Effectively representing a client during the plea negotiation process requires more time, skill, and effort than many lawyers give it.
Articles in this Issue
A Report on Behalf of the ABA Task Force on the Reform Of Federal Sentencing For Economic Crimes
In April 2013, the Criminal Justice Section of the American Bar Association assembled a task force to study and evaluate the reforms needed in the sentencing of federal economic crimes. The mission of the task force was not only to identify the areas of weakness in the existing Federal Sentencing Guidelines, but also to draft and propose a better guideline to remedy those weaknesses.
Affiliate News Gerald Lippert Affiliate News November 2013 13 Defense Community Mourns Death of Dan Schoen Dan Schoen, the executive director of the Colorado Criminal Defense Bar (CCDB), a passionate advocate of criminal justice efforts in Colorado, and death penalty opponent, died on Oct. 15,
Book Review: Child Abuse and Its Mimics in Skin and Bone
Child Abuse and Its Mimics in Skin and Bone is a book that outlines bone and skin conditions that mimic and could be mistaken for actual physical abuse in children. The book was written by medical doctors with collective expertise in forensic radiology, pediatrics, and dermatology. Its stated design is for anyone who is confronted with the task of sorting out abuse from nonabuse in child injury cases, but the technical language of the book does make some of its content a real challenge for nonclinicians. This book is not designed as a quick read on the subject of defending child injury cases, but rather is more of a text reference that could be called upon as a resource when a specific skin or bone injury arises.
Book Review: Deal With the Devil: The FBI’s Secret 30-Year Relationship With a Mafia Killer
As noted in a 2006 review of Triple Cross, his most recent book on counterterrorism, “Peter Lance is the last of a dying breed: an investigative reporter who is disciplined enough to devote half a decade in pursuit of the truth. A newsman cut from the same cloth as the legendary journalist I.F. ‘Izzy Stone.’ A gumshoe reporter who still pounds the pavement and relies heavily on public documents to present the facts.”
Book Review: Failed Evidence: Why Law Enforcement Resists Science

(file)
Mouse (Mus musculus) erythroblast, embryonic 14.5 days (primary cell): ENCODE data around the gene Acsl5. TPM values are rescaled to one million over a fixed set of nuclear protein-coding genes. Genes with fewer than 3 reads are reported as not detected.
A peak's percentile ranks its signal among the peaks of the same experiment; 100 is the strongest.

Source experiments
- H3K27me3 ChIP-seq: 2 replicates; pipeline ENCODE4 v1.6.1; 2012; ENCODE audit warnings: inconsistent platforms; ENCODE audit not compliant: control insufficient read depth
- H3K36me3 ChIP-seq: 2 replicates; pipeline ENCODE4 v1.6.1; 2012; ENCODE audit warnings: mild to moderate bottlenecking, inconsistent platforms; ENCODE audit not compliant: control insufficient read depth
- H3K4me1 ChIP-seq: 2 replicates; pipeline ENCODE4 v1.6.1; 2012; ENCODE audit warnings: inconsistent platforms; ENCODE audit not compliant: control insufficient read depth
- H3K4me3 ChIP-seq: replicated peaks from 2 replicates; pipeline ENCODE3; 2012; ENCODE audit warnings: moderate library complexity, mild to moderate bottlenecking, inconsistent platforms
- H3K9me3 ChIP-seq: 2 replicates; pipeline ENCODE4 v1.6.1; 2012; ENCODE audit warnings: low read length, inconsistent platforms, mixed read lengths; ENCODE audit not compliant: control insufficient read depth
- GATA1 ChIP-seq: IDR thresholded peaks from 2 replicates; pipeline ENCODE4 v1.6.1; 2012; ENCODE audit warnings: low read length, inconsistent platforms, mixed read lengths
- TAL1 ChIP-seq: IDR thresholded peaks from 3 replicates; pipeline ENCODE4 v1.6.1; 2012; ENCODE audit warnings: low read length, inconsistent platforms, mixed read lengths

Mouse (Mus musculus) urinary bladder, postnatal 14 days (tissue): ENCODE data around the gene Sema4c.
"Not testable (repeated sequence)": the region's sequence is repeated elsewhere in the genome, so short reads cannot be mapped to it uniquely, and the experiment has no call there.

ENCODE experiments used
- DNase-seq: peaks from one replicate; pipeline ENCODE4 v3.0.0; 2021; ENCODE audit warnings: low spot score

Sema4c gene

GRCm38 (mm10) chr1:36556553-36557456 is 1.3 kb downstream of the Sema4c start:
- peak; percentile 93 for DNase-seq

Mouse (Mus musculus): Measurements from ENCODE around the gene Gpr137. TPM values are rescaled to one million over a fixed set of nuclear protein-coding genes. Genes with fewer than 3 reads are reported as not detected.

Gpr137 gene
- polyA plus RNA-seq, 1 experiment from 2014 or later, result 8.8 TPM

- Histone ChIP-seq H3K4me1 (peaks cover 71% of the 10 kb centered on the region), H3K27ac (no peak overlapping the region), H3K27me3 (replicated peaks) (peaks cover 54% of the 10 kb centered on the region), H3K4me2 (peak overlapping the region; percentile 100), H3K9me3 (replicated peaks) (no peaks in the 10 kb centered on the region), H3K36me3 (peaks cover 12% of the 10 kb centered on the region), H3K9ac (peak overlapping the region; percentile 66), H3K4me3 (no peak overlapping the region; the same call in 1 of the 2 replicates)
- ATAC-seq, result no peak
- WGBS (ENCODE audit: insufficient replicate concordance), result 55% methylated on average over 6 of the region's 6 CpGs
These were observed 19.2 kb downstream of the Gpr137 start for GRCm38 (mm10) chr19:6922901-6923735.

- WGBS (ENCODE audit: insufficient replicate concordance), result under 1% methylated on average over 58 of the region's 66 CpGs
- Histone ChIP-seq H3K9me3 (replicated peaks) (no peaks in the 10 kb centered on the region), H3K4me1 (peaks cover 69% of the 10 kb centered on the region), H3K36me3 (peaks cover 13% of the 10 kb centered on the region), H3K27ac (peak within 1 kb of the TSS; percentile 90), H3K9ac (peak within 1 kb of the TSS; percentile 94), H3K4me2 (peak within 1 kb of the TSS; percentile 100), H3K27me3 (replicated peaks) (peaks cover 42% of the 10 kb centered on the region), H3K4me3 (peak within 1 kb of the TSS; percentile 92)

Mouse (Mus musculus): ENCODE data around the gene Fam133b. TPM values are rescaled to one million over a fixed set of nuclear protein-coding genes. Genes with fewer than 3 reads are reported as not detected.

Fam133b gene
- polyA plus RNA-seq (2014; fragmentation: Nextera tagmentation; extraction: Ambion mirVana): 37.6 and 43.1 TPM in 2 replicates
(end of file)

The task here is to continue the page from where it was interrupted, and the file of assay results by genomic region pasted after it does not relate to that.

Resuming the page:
As of this writing, the Innocence Project lists 311 exonerations. If that number is extrapolated to cases in which DNA was unavailable, the number of wrongful convictions becomes far greater. Yet — except in rare instances — law enforcement officials have alarmingly failed to identify this as a systemic problem. A curious position, given that when the wrong person is convicted the real criminal roams free, possibly committing more crimes. Why do these officials remain so resistant to the growing body of scientific evidence that exposes defective practices and can guide much-needed reforms?
Book Review: Federal Prison: A Comprehensive Survival Guide
If you have clients who are about to begin a federal prison sentence, Jonathan Richards’ book, Federal Prison: A Comprehensive Survival Guide, could alleviate some of their anxiety by providing them and their families with useful information about what to expect from prison life. The book also is a valuable resource for attorneys who would like to be able to answer clients’ questions about prison or who simply want to know more about the conditions clients experience in prison.
Book Review: Whiskey Island
Many county officials in Greater Cleveland — including a judge or two — have been charged with such federal crimes as bribery and money laundering and violating the public trust; some have been convicted, some still await trial, a few await sentencing. Les Roberts fictionalizes these events in Whiskey Island, his 14th novel featuring private investigator Milan Jacovich (MY-lan YOCK-o-vich).
Challenging Cell Phone Searches Incident to Arrest